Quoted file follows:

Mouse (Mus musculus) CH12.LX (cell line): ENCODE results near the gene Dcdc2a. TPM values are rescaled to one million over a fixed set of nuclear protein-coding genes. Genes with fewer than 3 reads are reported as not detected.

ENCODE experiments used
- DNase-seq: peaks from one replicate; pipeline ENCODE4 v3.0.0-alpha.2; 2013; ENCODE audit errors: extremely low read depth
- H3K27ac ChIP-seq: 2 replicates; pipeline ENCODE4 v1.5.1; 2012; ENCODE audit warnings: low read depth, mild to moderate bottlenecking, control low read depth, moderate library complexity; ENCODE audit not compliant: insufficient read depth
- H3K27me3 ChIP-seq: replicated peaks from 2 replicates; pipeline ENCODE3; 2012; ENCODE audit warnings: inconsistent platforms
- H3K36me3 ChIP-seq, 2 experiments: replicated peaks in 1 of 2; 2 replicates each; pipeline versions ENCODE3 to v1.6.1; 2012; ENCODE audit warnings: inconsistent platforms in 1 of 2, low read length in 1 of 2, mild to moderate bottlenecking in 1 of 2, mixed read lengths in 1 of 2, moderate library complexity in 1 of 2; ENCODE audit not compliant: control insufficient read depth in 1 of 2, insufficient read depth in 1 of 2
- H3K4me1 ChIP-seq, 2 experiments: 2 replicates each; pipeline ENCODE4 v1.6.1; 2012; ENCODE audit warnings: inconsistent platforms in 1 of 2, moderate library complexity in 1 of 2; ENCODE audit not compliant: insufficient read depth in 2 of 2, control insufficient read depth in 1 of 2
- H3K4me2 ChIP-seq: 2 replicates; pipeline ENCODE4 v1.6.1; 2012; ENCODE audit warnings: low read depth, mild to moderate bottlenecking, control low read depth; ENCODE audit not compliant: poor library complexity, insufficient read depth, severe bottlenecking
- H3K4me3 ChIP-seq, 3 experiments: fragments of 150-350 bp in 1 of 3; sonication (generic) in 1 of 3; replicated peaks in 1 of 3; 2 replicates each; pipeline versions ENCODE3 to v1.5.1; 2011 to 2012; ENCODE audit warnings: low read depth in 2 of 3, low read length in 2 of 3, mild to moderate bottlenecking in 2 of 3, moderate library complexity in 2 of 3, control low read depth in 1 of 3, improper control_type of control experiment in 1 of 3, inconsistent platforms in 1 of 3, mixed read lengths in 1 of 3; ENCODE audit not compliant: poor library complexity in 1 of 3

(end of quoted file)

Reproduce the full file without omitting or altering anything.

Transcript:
Mouse (Mus musculus) CH12.LX (cell line): ENCODE results near the gene Dcdc2a. TPM values are rescaled to one million over a fixed set of nuclear protein-coding genes. Genes with fewer than 3 reads are reported as not detected.

ENCODE experiments used
- DNase-seq: peaks from one replicate; pipeline ENCODE4 v3.0.0-alpha.2; 2013; ENCODE audit errors: extremely low read depth
- H3K27ac ChIP-seq: 2 replicates; pipeline ENCODE4 v1.5.1; 2012; ENCODE audit warnings: low read depth, mild to moderate bottlenecking, control low read depth, moderate library complexity; ENCODE audit not compliant: insufficient read depth
- H3K27me3 ChIP-seq: replicated peaks from 2 replicates; pipeline ENCODE3; 2012; ENCODE audit warnings: inconsistent platforms
- H3K36me3 ChIP-seq, 2 experiments: replicated peaks in 1 of 2; 2 replicates each; pipeline versions ENCODE3 to v1.6.1; 2012; ENCODE audit warnings: inconsistent platforms in 1 of 2, low read length in 1 of 2, mild to moderate bottlenecking in 1 of 2, mixed read lengths in 1 of 2, moderate library complexity in 1 of 2; ENCODE audit not compliant: control insufficient read depth in 1 of 2, insufficient read depth in 1 of 2
- H3K4me1 ChIP-seq, 2 experiments: 2 replicates each; pipeline ENCODE4 v1.6.1; 2012; ENCODE audit warnings: inconsistent platforms in 1 of 2, moderate library complexity in 1 of 2; ENCODE audit not compliant: insufficient read depth in 2 of 2, control insufficient read depth in 1 of 2
- H3K4me2 ChIP-seq: 2 replicates; pipeline ENCODE4 v1.6.1; 2012; ENCODE audit warnings: low read depth, mild to moderate bottlenecking, control low read depth; ENCODE audit not compliant: poor library complexity, insufficient read depth, severe bottlenecking
- H3K4me3 ChIP-seq, 3 experiments: fragments of 150-350 bp in 1 of 3; sonication (generic) in 1 of 3; replicated peaks in 1 of 3; 2 replicates each; pipeline versions ENCODE3 to v1.5.1; 2011 to 2012; ENCODE audit warnings: low read depth in 2 of 3, low read length in 2 of 3, mild to moderate bottlenecking in 2 of 3, moderate library complexity in 2 of 3, control low read depth in 1 of 3, improper control_type of control experiment in 1 of 3, inconsistent platforms in 1 of 3, mixed read lengths in 1 of 3; ENCODE audit not compliant: poor library complexity in 1 of 3